Friday, January 14, 2011

Smells like ... Freedom!

Into the Presser
In the latest Darren Bailey print, The Artist explores the desperation felt when an individual takes on the media elite. Bailey's use of light and mechanized depth sets the stage for an eery encounter, as the nameless citizen shimmers into existence with ethereal splendor. Note the canyonesque wall of cameras Bailey uses to build the barrier represented by the formidable Fourth Estate, a chasm accentuated by the laissez-faire posture of the vultures at bay. Why, one can almost smell the dread washing over the lone interloper as the carnivorous cameras begin to whir-- What? That's just gas?

Never mind.

Thursday, January 13, 2011

Gunning for Rubbish

Rainy Day Stakeout 5When's the last time YOU chased a garbage truck? It had been many months for me, which meant I was falling behind on my QPR's. That's Quarterly Photog Requirements for the uninitiated - a strict regimen of unsavory assignments I must complete if I'm to retain the title of Cameramanthropologist, let alone find business cards long enough to accommodate that imaginary appellation. Why, it's right here in the handbook:
QPR Sec.4/Para.3/Line 1 - Each and every licensed lenslinger must within ninety days of last such assignment follow but not accost a mobile-based lower level public works employee for the purpose of education, enlightenment and any all possible promo material. Said pursuance should serve to realistically portray working conditions and never interrupt the subject's flow.
Ah, but there's the rub, for any schlub can stop a road crew in its tracks as he fumbles with his fish-eye in the middle of the road. That's inherently uncool and a waste of taxpayer cabbage to boot. More importantly, it's an inefficient time-suck that left to rest could very well delay the most important part of the news-gatherer's day: Lunch. Besides, gumming up the public works sucks whatever sliver of soul a story like this could hope to have. Let's face it: this ain't exactly Watergate. Rather, it's a scintillating glimpse of planetary conditions and their effect on sanitation engineering, or to put it in TV news parlance, it's a buck-fifteen of fluff that should keep a few commercials from bangin' together.

Of course, where and why my half-mangled masterpiece will hang in the newscast is the least of my concerns. I only know that my day won't end until I've tagged and bagged enough refuse to pile up neatly between Weather and Sports. But I'm not just making slot. I'm making friends! Namely, one Darryl Poole, who dropped none of what he was doing long enough to cart me around the 'burbs. Sure, I could have driven myself, but when the guy who knows where ALL the trash trucks are at any particular moment offers you a ride, you wipe your feet as you crawl into his cab. Which is exactly how I rounded up every bit of footage I needed without once leaving any tell-tale news unit tire tracks on Shadow Ridge Meadow Bluffs or wherever the hell the scent of rotting food and dirty diapers took us.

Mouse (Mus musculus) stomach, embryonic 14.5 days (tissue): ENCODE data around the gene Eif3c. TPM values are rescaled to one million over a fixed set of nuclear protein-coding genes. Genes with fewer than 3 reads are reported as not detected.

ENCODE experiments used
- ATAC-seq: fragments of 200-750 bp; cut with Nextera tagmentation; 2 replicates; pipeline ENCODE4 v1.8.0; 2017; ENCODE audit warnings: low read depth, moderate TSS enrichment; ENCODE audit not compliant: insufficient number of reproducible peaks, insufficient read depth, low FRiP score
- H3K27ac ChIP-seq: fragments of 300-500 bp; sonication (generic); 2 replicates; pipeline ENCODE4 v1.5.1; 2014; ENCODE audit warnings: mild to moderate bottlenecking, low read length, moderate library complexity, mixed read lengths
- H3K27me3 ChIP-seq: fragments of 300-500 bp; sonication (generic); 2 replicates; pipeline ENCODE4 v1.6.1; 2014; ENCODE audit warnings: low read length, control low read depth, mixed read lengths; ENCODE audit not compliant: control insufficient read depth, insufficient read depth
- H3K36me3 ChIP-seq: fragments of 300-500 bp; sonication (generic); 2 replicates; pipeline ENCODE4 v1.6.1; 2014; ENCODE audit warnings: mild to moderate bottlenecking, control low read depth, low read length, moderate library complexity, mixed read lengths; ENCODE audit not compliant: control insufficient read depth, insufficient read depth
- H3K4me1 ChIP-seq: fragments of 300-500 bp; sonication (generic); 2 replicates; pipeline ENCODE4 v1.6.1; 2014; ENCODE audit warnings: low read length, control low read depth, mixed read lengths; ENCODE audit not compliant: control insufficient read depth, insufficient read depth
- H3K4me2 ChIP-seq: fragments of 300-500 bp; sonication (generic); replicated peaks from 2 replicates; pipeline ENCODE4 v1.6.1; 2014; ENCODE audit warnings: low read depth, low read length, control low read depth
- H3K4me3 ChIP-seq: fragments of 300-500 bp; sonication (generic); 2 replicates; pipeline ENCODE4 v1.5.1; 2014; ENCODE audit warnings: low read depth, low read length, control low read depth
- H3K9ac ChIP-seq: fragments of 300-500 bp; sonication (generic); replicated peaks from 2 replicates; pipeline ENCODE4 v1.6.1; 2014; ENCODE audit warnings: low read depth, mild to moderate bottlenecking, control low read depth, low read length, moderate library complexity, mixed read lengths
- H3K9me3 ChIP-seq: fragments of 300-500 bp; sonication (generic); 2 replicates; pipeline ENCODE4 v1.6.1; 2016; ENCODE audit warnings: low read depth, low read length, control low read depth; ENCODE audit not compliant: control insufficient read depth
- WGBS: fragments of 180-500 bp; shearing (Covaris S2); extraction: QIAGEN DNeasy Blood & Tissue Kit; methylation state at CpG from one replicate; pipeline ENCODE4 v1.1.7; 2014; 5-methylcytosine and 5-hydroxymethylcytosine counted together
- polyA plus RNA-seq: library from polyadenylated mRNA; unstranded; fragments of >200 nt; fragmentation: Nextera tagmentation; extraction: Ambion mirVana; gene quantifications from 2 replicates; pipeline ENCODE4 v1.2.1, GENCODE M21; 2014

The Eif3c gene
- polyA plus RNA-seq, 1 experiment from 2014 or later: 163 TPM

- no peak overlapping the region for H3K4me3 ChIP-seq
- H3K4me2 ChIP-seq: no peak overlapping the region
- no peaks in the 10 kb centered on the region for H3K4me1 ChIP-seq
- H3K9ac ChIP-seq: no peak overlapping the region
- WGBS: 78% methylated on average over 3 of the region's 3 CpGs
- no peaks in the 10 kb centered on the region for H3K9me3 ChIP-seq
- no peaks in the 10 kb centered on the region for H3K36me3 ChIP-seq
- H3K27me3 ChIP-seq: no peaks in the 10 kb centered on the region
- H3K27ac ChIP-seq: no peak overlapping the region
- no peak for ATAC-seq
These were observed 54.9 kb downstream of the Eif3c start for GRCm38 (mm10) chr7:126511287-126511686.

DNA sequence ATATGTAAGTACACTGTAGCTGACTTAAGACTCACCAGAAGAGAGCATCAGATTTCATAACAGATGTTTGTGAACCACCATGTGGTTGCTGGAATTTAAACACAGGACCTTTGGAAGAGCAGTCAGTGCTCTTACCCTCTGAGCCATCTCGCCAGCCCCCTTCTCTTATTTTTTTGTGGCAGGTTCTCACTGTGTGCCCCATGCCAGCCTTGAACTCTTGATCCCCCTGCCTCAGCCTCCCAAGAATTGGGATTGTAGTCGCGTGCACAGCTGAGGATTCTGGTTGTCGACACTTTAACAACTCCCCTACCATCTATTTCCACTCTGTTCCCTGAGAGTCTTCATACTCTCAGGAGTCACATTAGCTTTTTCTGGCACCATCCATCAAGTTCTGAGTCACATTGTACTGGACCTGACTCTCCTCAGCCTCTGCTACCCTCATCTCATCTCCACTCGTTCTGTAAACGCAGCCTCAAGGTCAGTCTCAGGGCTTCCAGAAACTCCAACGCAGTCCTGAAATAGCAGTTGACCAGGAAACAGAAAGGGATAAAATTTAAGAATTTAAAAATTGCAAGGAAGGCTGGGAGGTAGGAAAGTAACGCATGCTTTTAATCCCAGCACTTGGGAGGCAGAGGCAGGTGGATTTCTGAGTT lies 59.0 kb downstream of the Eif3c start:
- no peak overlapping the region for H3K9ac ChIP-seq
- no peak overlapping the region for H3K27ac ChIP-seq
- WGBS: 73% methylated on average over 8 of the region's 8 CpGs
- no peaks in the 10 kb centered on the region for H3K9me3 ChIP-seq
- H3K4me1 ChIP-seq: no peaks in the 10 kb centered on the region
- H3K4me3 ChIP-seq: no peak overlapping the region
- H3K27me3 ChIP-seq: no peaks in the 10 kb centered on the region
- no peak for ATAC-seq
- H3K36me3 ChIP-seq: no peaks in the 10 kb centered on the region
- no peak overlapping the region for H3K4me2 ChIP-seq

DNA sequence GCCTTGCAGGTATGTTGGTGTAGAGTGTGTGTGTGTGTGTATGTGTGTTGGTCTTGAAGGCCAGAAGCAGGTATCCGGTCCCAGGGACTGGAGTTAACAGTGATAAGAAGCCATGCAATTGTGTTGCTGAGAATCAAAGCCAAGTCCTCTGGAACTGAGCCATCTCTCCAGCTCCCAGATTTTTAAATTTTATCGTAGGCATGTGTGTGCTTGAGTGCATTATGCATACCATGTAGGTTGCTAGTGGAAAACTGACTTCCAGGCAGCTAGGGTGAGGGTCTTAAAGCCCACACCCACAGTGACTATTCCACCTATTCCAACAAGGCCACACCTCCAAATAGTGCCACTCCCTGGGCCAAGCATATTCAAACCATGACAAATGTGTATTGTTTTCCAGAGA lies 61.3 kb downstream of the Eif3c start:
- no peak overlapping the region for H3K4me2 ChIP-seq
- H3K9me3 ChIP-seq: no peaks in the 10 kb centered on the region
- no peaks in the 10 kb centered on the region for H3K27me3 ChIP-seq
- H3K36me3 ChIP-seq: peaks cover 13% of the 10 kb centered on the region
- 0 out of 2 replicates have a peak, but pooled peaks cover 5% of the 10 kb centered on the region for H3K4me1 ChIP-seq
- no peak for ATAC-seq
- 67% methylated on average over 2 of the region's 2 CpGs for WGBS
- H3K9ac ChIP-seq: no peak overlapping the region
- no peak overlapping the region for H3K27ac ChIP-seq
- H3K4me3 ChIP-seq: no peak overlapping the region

But enough about MY trademark scent, let's meet the players! Er, trouble is I'm not really sure who's who. The one homeowner who made it through Final Cut wouldn't give his name. Even more tragically, I never even identified the star of the show! That's him, about thirty seconds in. Yeah, the guy who sounds like James Brown choking on a pair of nylons. Though I only caught every third syllable, I enjoyed every word he said - even the ones consisting of only two letters! In fact, some of the fellow's best stuff came as simple punctuation. Here a 'Heh!', there a Hmph!' Yes, I dug this working man's verve long before I managed to lay a lens on him. When I did I made sure to feature him one last time toward the end, lest I not find a better example of the bold and noble proletariat.

And you thought I was just chasin' flies...

But That Trick Never Works...

Moose on the Loose
Hey, remember when the game warden popped that moose with the tranquilizer dart and we all took turns taking pictures with it? Yeah, neither do I - but when you run around with a camera in tow, vamping with some animal just goes with the territory. Don't believe me? You've never watched a volunteer fireman try to corral a runaway steer using nothing but a garden rake and his own beer gut. I have and I can tell you it is the kind of thing that sticks in your craw. In fact, the memory of that afternoon is something I plan to chew on long after I've traded in my own teeth for a pair of dentures, some high-waisted slacks and one of those fancy new iLid implants. While I'm at it, I'll probably cue up the time I dropped gallons of sweat over a 300 pound lion named 'Pacino' Did that really happen? By then I'll probably wonder but for now I can tell you the experience ranks right up there with feeding ostriches from the back of a pickup truck. For some forgotten reason, it seemed like news that day... And the moose? He wandered into Salt Lake City recently where officials promptly drugged him, called our friend Darren Bailey and put it all on the news...

Wait 'til Squirrel finds out...

Tuesday, January 11, 2011

Schmuck Alert: Pole Dancer